Sunday, January 18, 2009

Friday 10th to Saturday 11th December 1943

Prelude to the journey:

In the afternoon I visited the acute ward (No 10) to get a book of mine from Murray. (I'd been saving this book for reading on the journey. Murray borrowed it a few days before he again began his bewildered praying act and was transferred to No. 10.)

“You can see him,” said the orderly, “Third strong room on the right.”
I entered the room indicated – a bare apartment, with a bed in the middle and a locker which contained nothing but a towel. Murray lay on the bed. He smiled brightly and said, in his usual Park Lane drawl, “Oh! Hullo!”

I guessed my quest was hopeless, but said, “I called for “Wuthering Heights,” Murray. You borrowed it, you know.” “Oh yes!” brightly and then his eyes went blank, “Oh, that! I left it in ward 4.” I knew well that he hadn't been in ward 4 for many weeks. “Did you? Right, I'll get it there.”

Presently Murray said, “Is that your name? Albert Clarke? It was on the fly-leaf of that book... I remember...” “No, my name is Dawson. I got that book by devious means.” “I'm going home tonight” said Murray, still rational, but with that ghastly, brilliant smile. “Yes! Good news, isn't it? After a year here.” Murray's flash of reason faded slowly. “A year?” he said dreamily, “Has it been as long as that?” He sounded as though he had just awakened and couldn't realise he'd been asleep so long...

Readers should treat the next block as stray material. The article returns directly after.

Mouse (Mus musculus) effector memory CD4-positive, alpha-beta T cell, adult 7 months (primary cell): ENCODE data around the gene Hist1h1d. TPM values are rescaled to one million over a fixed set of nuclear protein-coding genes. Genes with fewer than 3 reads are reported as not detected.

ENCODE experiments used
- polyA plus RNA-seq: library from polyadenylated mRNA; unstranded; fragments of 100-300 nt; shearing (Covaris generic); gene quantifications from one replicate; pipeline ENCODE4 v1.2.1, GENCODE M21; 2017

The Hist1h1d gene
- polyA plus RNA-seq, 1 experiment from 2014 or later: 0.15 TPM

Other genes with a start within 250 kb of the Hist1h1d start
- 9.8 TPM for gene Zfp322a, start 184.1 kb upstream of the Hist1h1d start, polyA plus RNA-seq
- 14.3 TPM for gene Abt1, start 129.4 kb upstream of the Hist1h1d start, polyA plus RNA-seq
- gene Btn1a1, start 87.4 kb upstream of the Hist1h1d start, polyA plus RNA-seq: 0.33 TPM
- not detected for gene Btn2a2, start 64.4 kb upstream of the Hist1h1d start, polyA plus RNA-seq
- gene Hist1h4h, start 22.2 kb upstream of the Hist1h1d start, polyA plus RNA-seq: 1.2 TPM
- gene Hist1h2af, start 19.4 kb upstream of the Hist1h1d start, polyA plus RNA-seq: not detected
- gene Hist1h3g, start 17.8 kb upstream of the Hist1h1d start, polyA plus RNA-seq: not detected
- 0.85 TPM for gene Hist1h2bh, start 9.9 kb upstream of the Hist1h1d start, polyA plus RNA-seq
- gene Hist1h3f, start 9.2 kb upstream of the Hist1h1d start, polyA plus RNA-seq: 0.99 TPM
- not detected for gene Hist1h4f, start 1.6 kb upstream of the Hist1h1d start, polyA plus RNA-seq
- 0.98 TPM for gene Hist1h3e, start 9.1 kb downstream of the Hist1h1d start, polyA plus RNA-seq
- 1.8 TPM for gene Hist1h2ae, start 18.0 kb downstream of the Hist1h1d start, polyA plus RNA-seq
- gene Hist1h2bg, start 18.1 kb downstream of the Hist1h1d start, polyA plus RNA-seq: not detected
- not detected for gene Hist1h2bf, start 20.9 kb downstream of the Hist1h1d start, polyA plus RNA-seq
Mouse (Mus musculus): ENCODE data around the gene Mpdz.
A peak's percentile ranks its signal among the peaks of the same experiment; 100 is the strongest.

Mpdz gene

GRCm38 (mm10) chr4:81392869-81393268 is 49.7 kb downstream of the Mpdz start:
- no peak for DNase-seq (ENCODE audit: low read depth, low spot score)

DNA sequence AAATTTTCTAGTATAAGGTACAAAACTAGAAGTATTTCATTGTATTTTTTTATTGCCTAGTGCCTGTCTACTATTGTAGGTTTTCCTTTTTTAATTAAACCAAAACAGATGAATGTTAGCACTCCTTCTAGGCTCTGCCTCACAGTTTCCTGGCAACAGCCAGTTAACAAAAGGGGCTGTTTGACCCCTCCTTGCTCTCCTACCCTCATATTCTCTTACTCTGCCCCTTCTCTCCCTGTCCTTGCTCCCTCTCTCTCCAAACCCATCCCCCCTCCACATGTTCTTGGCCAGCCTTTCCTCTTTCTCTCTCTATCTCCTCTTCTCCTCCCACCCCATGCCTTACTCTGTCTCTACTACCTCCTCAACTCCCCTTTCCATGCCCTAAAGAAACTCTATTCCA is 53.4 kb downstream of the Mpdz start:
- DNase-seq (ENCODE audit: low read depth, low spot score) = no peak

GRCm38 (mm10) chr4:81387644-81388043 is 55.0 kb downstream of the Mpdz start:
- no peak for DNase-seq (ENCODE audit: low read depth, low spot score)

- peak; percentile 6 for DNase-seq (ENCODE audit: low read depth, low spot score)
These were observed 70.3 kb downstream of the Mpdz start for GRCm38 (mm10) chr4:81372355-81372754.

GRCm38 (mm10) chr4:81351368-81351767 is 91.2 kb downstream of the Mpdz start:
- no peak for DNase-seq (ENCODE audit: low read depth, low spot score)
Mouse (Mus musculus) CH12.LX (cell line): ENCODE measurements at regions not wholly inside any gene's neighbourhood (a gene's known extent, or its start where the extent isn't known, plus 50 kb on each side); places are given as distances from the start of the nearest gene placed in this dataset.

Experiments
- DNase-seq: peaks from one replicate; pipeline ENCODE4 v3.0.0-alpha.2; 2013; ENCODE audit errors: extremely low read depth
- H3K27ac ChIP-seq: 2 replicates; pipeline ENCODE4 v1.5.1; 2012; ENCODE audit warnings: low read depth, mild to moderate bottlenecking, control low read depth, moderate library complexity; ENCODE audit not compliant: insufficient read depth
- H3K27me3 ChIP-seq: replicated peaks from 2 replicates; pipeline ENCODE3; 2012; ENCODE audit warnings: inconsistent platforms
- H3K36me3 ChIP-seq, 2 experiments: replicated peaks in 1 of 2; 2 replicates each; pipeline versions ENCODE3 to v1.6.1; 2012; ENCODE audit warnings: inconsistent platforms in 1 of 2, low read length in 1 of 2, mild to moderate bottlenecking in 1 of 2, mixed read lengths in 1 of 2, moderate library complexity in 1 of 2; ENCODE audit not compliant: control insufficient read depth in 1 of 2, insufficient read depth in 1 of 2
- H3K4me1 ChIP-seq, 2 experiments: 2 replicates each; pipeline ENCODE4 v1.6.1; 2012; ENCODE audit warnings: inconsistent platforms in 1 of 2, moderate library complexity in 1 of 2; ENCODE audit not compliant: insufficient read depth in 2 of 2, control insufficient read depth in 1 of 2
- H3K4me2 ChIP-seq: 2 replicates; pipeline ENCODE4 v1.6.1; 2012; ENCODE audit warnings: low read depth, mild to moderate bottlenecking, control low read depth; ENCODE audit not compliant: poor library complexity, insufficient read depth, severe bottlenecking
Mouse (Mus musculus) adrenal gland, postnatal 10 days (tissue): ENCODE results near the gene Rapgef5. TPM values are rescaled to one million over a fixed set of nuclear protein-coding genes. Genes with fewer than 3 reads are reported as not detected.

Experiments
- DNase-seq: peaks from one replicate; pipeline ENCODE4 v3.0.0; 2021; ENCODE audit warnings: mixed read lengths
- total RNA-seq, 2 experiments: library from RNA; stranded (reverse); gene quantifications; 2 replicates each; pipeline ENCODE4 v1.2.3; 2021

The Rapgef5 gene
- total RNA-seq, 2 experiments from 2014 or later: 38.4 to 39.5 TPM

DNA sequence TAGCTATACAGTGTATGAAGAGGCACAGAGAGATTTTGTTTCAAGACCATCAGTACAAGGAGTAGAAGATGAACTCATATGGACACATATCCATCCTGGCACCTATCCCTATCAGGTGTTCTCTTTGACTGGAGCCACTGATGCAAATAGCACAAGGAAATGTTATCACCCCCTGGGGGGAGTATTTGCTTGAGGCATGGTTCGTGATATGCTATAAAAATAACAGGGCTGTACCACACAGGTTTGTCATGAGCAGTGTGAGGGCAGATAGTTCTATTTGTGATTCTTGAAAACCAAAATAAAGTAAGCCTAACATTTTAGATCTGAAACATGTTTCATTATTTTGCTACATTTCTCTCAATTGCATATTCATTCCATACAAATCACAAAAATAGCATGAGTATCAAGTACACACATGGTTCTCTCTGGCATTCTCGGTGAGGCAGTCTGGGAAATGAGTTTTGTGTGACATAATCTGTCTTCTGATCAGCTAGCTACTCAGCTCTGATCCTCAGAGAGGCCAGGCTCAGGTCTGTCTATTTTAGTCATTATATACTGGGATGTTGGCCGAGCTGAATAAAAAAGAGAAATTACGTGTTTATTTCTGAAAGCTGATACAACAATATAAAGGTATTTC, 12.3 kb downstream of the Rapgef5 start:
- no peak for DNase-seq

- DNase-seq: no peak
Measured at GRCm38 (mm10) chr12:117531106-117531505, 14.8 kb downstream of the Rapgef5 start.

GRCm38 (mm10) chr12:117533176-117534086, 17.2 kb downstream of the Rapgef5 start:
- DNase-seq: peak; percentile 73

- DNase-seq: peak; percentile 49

When I came out, Murray was laughing, and laughing, and laughing, high-pitched.

Noah Gutwillig, looking very fit, came in to say good-bye to me. He goes home to Leah and Tel-Aviv, next week.

After supper we had our last brew in the kitchen and the four of us decided we'd “all keep together” on the journey.

From 9-11p.m. Joe and Hardy and I paced up and down the compound. I saw Regulus and Leo rise for the first time. Joe said he'd seen McKay in ward 9. McKay of Silloth, who used to walk around in the moonshine months ago, just like this! He was discharged to Base and now came back just as his old friends go away.

From 1:30a.m., I lay on my bed and slept, remaining in battle dress and boots. Then the lights were switched on, and we got up. The gate in the barbed wire was opened and we tramped out, a crowd of men. “The compound spews forth it's hellish population at last,” I said.

This ended the Prelude to the Journey.


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